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Public Building or Public Funds?

political advertising

In a recent blog post, we discussed how Texas cities may inadvertently violate the Elections Code by authorizing the use of employee time for political advertising. However, does this statute also affect the ability of a municipality to allow political events at city-owned facilities?

We are often asked the question of whether it is a violation to allow political candidates to host campaign events in public buildings, such as senior centers or public libraries.

Section 255.003 of the Elections Code prohibits any municipal officer or employee from knowingly spending or authorizing the spending of public funds for political advertising.  Although “public funds” is not defined under the Elections Code, in our prior blog, we explored how this term has been interpreted to include the use of employee time during work hours. In considering whether placing campaign flyers in a teacher’s lounge constitutes spending of public funds, the Texas Ethics Commission concluded that because the placement of such flyers would necessarily require public employees to transport the flyers to the lounge, such activity would result in the use of public funds for political advertising.

In addition to the use of employee work time, the Texas Ethics commission has also found that “spending” of public funds includes the use of facilities maintained by a political subdivision. However, when dealing with public facilities, the answer to whether a violation occurs will often depend on the nature of the activity taking place, as well as who is conducting the activity.

Political advertising” is defined, in pertinent part, as a communication supporting or opposing a candidate for nomination or election to a public office or a public officer that is published in a newspaper, magazine, or other periodical or is broadcast by radio or television in return for consideration; or appears in various forms of writing or on an Internet website. Under such a broad definition, it is hard to conceive how any campaign event could be conducted without political advertising.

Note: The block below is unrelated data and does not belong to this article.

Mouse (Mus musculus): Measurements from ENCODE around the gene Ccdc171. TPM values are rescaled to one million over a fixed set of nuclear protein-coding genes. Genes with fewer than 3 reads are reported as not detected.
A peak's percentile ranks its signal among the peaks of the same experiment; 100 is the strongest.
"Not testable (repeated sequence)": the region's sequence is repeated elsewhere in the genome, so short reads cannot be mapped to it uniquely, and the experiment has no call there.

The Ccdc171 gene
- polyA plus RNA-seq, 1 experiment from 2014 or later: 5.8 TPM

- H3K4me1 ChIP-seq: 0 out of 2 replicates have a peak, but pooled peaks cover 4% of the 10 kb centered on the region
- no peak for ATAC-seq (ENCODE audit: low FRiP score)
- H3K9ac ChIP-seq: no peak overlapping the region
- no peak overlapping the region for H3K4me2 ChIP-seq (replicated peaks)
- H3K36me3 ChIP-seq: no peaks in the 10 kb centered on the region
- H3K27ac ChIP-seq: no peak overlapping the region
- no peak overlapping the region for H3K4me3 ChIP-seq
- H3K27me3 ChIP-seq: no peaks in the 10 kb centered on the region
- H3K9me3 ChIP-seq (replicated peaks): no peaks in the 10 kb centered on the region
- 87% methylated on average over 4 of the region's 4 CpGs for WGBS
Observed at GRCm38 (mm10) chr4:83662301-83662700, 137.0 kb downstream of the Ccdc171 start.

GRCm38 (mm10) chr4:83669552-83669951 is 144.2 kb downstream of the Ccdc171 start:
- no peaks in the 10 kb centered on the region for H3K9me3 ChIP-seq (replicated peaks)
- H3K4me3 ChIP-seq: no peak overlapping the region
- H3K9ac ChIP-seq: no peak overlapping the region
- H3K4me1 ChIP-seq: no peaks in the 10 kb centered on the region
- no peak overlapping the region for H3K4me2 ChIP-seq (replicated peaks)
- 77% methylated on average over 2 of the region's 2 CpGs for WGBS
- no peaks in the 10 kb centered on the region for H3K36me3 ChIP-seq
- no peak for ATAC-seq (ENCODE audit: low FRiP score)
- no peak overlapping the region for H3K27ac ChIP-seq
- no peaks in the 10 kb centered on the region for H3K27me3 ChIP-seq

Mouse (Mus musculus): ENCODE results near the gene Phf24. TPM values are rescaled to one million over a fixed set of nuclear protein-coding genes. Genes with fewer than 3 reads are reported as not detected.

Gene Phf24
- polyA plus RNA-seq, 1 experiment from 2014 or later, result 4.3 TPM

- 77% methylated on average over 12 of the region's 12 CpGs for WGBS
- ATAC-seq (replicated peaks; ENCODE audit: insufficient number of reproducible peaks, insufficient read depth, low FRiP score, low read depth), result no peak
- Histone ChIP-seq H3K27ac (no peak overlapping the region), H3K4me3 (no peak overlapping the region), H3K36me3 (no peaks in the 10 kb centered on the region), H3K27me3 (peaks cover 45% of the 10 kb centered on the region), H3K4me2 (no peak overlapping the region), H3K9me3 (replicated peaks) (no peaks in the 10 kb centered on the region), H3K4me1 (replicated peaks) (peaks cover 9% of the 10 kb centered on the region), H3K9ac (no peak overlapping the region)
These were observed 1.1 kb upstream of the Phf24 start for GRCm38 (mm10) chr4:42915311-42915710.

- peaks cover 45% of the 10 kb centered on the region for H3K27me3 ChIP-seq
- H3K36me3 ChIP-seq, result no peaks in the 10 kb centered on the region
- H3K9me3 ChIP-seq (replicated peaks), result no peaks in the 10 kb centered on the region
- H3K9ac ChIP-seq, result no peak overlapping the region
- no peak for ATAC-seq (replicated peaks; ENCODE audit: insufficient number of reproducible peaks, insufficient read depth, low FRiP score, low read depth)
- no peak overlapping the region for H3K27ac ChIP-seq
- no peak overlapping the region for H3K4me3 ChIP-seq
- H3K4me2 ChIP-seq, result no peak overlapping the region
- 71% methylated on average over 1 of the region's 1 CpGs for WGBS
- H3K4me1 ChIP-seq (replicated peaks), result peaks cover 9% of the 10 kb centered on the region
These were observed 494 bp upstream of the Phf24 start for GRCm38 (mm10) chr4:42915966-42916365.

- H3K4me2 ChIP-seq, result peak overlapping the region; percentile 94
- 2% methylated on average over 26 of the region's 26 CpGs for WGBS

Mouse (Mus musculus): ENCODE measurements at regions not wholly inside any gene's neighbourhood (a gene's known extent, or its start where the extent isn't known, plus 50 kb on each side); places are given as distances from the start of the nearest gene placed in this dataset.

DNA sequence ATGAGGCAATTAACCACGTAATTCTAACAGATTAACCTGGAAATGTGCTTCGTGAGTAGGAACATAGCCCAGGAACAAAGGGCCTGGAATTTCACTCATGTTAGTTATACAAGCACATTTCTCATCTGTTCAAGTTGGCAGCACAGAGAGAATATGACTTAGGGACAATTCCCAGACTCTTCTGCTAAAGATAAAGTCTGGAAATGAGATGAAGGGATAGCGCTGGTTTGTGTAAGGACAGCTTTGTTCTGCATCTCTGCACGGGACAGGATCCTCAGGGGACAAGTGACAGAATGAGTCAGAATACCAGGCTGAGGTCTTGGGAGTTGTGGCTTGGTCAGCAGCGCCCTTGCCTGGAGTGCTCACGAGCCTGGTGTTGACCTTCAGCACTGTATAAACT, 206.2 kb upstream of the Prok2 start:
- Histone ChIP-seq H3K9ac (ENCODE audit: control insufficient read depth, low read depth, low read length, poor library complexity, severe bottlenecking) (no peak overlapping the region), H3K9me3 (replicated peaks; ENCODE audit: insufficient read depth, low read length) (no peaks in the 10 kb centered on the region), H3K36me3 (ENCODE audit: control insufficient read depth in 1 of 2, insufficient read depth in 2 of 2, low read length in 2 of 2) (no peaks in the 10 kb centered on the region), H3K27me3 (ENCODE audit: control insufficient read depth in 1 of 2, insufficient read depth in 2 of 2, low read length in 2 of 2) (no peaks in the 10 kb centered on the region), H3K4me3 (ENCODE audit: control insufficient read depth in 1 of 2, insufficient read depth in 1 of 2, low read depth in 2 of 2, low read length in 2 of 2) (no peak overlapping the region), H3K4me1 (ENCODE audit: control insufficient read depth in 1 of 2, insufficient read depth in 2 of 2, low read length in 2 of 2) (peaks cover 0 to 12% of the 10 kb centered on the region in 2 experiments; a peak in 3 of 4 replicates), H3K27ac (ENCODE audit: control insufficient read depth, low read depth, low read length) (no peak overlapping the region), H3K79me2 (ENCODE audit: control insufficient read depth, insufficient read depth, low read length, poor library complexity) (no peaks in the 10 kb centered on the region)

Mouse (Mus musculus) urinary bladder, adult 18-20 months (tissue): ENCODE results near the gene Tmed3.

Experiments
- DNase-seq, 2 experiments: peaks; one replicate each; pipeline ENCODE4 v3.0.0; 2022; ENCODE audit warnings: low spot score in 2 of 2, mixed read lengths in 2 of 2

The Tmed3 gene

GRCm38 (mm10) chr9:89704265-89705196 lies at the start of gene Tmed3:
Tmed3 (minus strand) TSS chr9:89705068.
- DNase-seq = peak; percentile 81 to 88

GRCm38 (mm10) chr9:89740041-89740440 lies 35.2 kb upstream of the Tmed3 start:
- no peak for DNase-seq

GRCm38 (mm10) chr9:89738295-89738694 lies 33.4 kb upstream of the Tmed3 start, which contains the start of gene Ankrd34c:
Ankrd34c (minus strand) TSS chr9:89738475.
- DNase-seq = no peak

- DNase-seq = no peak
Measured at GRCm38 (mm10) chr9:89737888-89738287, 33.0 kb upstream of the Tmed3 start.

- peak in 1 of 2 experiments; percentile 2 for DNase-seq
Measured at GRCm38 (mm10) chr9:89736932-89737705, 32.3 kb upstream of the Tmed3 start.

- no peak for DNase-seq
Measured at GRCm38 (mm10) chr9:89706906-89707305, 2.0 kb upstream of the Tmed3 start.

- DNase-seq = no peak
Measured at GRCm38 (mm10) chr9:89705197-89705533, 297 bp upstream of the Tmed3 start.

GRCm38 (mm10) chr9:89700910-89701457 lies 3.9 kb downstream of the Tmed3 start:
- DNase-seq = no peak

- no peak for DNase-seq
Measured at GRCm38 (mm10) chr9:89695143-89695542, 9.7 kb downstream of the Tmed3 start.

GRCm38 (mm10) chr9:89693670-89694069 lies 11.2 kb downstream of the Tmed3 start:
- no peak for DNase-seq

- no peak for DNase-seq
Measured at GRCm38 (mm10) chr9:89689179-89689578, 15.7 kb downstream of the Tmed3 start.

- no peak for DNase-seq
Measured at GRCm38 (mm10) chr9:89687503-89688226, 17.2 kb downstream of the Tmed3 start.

For example, simply posting notice of such an event on a city’s website could be considered an advertisement – and thus, a violation – if it is perceived in any way as supporting or opposing the candidate. Additionally, any use of employee time organizing or setting up such an event at the public facility would likewise be construed as use of public funds.

Therefore, while it may be theoretically possible for a candidate to host a campaign event at a public facility, in practice, doing so without the existence of political advertising seems unimaginable and – for cities – nearly impossible to control.

Moreover, whether a candidate is currently a public officer can become a major factor. Section 39.02(a)(2) of the Penal Code states that a public servant may not, with intent to obtain a benefit or harm or defraud another, intentionally or knowingly “misuse” government property, services, personnel, or any other thing of value belonging to the government that has come into the public servant’s custody or possession by virtue of the public servant’s office or employment.”

Persuasively, the Texas Ethics Commission has concluded that the use of a facility maintained by a political subdivision, in an area that is restricted to its employees, requires government resources to operate while in that restricted area is a violation of both the Ethics Code and the Penal Code.

The Texas Ethics Commission has cut out one small exception to this general prohibition: in a 2004 opinion, the Commission found that section 255.003 of the Election Code does not prohibit a city from broadcasting a tape of a city council meeting at which the city council considers placing an issue before the voters if the broadcast is in keeping with the city’s regular practice of broadcasting meetings.

Ultimately, however, when faced with such questions, cities would be wise to err on the side of caution and prohibit the use of public facilities for political events.

Please do not rely on this article as legal advice. We can tell you what the law is, but until we know the facts of your given situation, we cannot provide legal guidance. This website is for informational purposes and not for the purposes of providing legal advice. 

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